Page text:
A slightly smaller version of the living room stove was to be found in the bedroom which was large enough to accommodate a single, and a large double bed with three or four mattresses piled up on it. I did vaguely formulate a plan to sleep alternately in both for the first few nights with the idea of permanently appropriating the more comfortable of the two. With this in mind I asked my eccentric friend whether I could remove the mattresses – whereupon he pointed out with what I suspected to be sadistic delight that ‘the double bed was where la vieille Marthe breathed her last breath!’ With a shudder I abandoned the idea .
To my immense relief the bedroom poêle showed much less inclination to smoke. As winter set in, however, a problem of another kind arose. Though I used to stoke it up just before going to bed, the wood soon burned itself out, and after three hours or so, despite a thick wadding of eiderdowns and blankets which kept body, legs and arms nice and warm, the effects on my head of direct exposure to the rapidly-falling temperature woke me up. For in this part of France there reigns a semi-continental climate of extremes with baking summers and freezing winters. And during anti-cyclonic weather the temperature would regularly descend to -25° degrees or more during the night. I informed my friend of this and, being a man of a practical inclination, he suggested that the answer might lie in me purchasing a balaclava helmet. This I did, and from then on my nights were undisturbed. Getting up in the morning, however, was rather like joining the contents of a deep-freeze cabinet.
Beyond the bedroom there was a tiny, triangular-shaped room with a large window and a glass roof – a sort of mini conservatory which you entered through a heavy, glass-paneled door. I don’t remember much about what was in it but I do recall the window and roof being riddled with bullet holes dating, I was informed, from World War 2. Apparently, there had been a pocket of German resistance in the village (my exchange partner’s father had lived though it all) and the advancing Americans had responded by raking the back wall of the farm with machine-gun fire.
Another not negligible inconvenience arose from the fact that there was no running hot water – which obliged me to heat up a large pan full every morning on the butane gas cooker before being able to wash and shave. The remaining drops were used to make a cup of instant coffee. This was particularly painful when I was time-tabled to begin my first lesson at eight, for since the village was some half hour’s drive from my school it meant rising at half past six. However, the fact that this only happened twice a week prompted me to bless the good fortune of the fully-qualified French teacher with whom I was assimilated. In my English school we were obliged to stay on the premises from 8.45 to 12.00 and from 2.00 to 4.15, regardless of whether we had lessons or not. And even though we did have free periods, these were frequently occupied by marking or substituting for absent teachers. In my lycée, on the other hand, a teacher holding the C.A.P.E.S. (the equivalent of an English Diploma in Education) had only 18 one hour lessons per week, and those with the Agrégation (a more advanced teaching qualification) even fewer. And once you’d finished teaching nothing stopped you from going straight home. This most of the teachers did. Having a ‘good’ timetable, therefore, (which everyone aspired to, and which, as far as I could see, was attributed to the more senior staff) consisted in having your 18 teaching hours concentrated over three working days, for this meant you were free to stay at home for the rest of the week. Though most teachers justified this by maintaining that a good part of these non-teaching days was spent marking or preparing future lessons, it certainly wasn’t the case with my eccentric German teacher. In addition, the country children I taught were placid and calm – unlike the frequently disruptive pupils of my urban English school (where my French exchange partner only just managed to survive), who had to be held in an iron hand.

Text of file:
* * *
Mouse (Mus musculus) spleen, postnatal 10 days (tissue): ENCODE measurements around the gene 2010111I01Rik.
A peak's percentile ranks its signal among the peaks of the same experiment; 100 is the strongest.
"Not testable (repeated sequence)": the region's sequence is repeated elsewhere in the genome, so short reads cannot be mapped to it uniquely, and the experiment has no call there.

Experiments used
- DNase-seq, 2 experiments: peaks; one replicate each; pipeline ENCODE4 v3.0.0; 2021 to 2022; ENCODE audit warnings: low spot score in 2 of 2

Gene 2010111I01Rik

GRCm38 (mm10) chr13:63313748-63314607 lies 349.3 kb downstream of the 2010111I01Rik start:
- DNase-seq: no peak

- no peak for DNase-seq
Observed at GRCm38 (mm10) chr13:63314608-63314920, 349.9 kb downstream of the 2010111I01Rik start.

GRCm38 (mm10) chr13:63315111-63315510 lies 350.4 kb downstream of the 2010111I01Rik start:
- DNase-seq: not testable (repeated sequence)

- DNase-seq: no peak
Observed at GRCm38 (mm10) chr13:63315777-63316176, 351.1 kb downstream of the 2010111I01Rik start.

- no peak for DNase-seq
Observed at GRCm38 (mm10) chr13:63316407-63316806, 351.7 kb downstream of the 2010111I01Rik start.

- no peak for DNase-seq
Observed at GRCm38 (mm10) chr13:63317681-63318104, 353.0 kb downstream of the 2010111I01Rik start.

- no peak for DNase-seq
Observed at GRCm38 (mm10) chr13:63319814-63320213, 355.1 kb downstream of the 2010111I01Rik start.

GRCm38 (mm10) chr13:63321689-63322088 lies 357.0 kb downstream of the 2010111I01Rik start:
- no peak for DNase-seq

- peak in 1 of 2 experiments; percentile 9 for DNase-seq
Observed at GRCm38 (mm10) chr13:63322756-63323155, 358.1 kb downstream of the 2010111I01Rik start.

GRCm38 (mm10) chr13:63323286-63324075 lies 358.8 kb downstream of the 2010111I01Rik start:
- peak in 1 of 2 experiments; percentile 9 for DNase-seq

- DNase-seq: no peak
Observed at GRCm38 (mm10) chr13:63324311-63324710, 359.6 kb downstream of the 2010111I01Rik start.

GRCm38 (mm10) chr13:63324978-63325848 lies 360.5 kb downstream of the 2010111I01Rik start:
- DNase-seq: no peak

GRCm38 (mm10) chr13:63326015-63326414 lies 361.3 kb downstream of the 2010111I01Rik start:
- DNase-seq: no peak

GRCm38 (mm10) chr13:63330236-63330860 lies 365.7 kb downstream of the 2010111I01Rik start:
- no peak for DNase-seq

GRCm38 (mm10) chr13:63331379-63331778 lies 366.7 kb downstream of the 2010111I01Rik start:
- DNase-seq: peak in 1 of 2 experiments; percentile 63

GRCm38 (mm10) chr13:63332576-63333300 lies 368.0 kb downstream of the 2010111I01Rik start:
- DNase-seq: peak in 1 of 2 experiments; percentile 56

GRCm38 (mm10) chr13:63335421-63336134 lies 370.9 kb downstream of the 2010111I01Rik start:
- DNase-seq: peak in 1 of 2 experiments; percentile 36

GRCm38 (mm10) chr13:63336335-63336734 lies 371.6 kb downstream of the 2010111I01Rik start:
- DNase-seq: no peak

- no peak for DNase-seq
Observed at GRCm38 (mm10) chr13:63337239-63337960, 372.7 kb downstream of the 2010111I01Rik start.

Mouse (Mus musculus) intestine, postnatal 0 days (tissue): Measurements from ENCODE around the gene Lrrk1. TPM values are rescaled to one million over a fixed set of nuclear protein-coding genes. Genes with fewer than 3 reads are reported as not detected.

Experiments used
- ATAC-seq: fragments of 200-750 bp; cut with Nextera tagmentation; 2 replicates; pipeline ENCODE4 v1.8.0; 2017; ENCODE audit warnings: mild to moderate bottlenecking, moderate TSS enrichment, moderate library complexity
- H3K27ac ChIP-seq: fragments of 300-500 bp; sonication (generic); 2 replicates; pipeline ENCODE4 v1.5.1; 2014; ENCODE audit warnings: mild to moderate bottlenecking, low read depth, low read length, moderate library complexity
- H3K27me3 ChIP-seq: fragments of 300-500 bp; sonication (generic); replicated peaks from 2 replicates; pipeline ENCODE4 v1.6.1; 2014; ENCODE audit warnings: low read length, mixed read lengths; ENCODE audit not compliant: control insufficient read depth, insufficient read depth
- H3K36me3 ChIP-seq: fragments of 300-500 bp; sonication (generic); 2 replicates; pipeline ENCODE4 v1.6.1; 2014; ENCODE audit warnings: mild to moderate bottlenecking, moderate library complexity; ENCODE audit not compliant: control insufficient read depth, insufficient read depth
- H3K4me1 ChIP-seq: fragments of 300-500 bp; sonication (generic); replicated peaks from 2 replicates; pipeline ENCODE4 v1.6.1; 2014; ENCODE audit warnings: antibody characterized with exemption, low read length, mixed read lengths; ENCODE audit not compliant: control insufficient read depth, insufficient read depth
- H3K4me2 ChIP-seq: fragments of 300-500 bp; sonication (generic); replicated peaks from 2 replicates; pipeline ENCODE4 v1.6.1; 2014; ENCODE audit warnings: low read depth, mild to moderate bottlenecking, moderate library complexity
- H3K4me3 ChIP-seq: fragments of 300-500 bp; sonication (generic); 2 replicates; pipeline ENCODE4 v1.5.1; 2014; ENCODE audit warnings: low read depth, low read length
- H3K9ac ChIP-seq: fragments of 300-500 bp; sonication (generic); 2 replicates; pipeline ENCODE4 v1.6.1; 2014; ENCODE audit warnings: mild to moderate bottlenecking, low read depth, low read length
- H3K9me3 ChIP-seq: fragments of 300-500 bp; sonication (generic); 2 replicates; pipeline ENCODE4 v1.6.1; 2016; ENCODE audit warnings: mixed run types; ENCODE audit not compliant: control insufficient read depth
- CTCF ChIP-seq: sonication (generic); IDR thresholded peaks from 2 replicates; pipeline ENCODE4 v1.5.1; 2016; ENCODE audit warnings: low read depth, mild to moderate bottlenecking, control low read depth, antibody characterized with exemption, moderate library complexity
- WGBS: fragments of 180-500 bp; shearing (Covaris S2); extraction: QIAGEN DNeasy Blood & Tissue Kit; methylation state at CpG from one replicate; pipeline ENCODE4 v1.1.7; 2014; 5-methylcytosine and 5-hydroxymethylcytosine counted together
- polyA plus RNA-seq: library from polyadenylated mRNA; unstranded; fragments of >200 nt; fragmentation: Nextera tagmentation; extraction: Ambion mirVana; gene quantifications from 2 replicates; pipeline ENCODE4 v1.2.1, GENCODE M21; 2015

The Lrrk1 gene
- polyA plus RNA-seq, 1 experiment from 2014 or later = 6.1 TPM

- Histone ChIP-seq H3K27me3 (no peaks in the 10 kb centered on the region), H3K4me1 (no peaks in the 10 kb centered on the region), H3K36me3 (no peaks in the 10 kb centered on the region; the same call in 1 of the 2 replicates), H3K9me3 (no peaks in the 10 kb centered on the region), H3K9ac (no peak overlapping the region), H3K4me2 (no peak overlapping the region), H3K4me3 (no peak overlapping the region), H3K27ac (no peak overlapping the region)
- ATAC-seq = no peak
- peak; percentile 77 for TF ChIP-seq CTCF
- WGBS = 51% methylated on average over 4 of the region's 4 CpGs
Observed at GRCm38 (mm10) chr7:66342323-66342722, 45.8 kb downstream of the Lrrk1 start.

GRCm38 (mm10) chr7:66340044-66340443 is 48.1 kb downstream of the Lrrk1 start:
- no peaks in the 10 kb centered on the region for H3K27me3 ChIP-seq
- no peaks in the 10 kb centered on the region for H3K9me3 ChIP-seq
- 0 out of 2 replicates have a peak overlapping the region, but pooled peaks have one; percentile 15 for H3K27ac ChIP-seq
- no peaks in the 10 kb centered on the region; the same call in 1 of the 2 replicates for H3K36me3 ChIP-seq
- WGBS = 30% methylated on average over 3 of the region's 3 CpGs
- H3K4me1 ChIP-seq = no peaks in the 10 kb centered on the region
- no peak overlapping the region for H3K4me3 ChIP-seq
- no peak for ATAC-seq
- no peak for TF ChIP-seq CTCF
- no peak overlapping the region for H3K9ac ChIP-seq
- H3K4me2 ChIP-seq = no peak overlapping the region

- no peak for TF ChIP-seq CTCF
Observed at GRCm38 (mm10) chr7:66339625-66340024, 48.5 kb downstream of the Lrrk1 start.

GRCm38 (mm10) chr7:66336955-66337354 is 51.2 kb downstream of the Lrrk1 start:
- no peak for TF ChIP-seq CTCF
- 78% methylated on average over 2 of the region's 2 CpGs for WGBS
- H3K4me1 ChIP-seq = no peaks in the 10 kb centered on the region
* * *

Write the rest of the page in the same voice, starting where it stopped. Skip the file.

My main goal during this teacher exchange year was, of course, to improve my everyday spoken French which, though allowing me to participate in conversations of a reasonably advanced nature, was sadly lacking in idiomatic speech. Determined to fill what I considered to be this deplorable gap, I adopted the habit of recording all the colloquialisms I heard in a dedicated notebook, and then taking advantage of the slightest opportunity to employ them in the situations of everyday life. I had soon gathered quite an impressive collection of expressions like ‘se jeter un godet derrière la cravate’ (to knock back a jar or two) ‘faire du lèche-vitrines’ (to do some window shopping) along with such sexist remarks as ‘elle a du monde au balcon’ (what a pair of knockers she’s got). I was even taught one or two chansons paillardes (rugby songs). On one occasion, however, I was made to realize that my policy of opportunistic application was not without danger.